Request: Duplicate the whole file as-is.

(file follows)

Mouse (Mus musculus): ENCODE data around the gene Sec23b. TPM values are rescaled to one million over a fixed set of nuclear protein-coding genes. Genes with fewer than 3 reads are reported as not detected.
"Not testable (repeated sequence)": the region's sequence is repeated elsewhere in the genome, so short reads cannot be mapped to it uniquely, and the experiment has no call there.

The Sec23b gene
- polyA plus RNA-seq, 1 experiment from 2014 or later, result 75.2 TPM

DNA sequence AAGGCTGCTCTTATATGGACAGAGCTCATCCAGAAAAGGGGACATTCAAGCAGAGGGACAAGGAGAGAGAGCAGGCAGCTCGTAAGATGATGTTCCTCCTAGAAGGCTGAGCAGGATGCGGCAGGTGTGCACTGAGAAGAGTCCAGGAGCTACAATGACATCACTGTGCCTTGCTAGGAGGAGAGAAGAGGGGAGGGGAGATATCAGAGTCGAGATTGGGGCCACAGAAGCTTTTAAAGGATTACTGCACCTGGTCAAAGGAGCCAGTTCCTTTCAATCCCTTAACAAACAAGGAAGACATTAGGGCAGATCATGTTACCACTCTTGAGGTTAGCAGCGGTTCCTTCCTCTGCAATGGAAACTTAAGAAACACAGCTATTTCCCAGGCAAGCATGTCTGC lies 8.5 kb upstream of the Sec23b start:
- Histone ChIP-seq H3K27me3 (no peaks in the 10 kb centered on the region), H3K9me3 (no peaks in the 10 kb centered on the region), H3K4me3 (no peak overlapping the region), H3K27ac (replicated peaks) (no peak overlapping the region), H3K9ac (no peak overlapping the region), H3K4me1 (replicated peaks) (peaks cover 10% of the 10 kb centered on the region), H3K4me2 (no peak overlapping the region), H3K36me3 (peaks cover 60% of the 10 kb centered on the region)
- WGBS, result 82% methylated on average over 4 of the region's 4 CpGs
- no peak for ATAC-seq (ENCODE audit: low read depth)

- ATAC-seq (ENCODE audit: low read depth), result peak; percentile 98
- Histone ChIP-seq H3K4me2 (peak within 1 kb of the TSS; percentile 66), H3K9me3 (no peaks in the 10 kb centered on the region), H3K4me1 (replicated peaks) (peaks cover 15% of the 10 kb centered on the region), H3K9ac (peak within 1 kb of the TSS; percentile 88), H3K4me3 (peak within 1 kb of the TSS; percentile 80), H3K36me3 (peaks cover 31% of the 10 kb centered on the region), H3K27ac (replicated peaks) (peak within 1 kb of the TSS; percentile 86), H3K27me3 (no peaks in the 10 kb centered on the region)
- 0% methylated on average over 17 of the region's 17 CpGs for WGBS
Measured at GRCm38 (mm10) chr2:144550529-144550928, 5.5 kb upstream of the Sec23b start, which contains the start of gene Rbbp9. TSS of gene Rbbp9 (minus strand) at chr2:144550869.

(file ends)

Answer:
Mouse (Mus musculus): ENCODE data around the gene Sec23b. TPM values are rescaled to one million over a fixed set of nuclear protein-coding genes. Genes with fewer than 3 reads are reported as not detected.
"Not testable (repeated sequence)": the region's sequence is repeated elsewhere in the genome, so short reads cannot be mapped to it uniquely, and the experiment has no call there.

The Sec23b gene
- polyA plus RNA-seq, 1 experiment from 2014 or later, result 75.2 TPM

DNA sequence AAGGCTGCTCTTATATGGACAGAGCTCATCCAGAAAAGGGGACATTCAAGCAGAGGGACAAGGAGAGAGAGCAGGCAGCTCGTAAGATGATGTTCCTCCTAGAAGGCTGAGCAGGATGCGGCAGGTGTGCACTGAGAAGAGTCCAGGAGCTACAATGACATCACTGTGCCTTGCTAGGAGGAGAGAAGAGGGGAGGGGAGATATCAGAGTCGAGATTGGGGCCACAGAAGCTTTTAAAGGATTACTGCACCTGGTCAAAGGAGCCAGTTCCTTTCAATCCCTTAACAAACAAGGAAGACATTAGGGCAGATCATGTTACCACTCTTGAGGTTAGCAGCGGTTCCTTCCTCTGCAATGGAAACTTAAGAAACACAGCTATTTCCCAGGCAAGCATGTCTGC lies 8.5 kb upstream of the Sec23b start:
- Histone ChIP-seq H3K27me3 (no peaks in the 10 kb centered on the region), H3K9me3 (no peaks in the 10 kb centered on the region), H3K4me3 (no peak overlapping the region), H3K27ac (replicated peaks) (no peak overlapping the region), H3K9ac (no peak overlapping the region), H3K4me1 (replicated peaks) (peaks cover 10% of the 10 kb centered on the region), H3K4me2 (no peak overlapping the region), H3K36me3 (peaks cover 60% of the 10 kb centered on the region)
- WGBS, result 82% methylated on average over 4 of the region's 4 CpGs
- no peak for ATAC-seq (ENCODE audit: low read depth)

- ATAC-seq (ENCODE audit: low read depth), result peak; percentile 98
- Histone ChIP-seq H3K4me2 (peak within 1 kb of the TSS; percentile 66), H3K9me3 (no peaks in the 10 kb centered on the region), H3K4me1 (replicated peaks) (peaks cover 15% of the 10 kb centered on the region), H3K9ac (peak within 1 kb of the TSS; percentile 88), H3K4me3 (peak within 1 kb of the TSS; percentile 80), H3K36me3 (peaks cover 31% of the 10 kb centered on the region), H3K27ac (replicated peaks) (peak within 1 kb of the TSS; percentile 86), H3K27me3 (no peaks in the 10 kb centered on the region)
- 0% methylated on average over 17 of the region's 17 CpGs for WGBS
Measured at GRCm38 (mm10) chr2:144550529-144550928, 5.5 kb upstream of the Sec23b start, which contains the start of gene Rbbp9. TSS of gene Rbbp9 (minus strand) at chr2:144550869.